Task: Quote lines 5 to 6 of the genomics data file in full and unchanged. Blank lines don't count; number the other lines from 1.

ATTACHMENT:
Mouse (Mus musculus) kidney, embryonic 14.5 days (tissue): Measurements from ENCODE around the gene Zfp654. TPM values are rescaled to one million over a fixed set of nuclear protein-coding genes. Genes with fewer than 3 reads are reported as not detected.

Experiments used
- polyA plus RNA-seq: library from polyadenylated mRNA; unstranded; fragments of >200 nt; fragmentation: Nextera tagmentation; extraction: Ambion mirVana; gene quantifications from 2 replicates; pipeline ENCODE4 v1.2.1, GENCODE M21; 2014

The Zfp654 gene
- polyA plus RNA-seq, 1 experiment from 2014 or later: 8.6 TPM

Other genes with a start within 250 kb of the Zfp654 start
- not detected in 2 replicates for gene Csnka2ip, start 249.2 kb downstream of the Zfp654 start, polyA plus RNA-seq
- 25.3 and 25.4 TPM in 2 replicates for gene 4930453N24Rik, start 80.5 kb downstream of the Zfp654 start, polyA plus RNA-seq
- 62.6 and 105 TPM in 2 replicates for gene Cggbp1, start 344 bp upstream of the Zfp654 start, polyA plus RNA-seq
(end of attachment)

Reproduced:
- polyA plus RNA-seq, 1 experiment from 2014 or later: 8.6 TPM

Other genes with a start within 250 kb of the Zfp654 start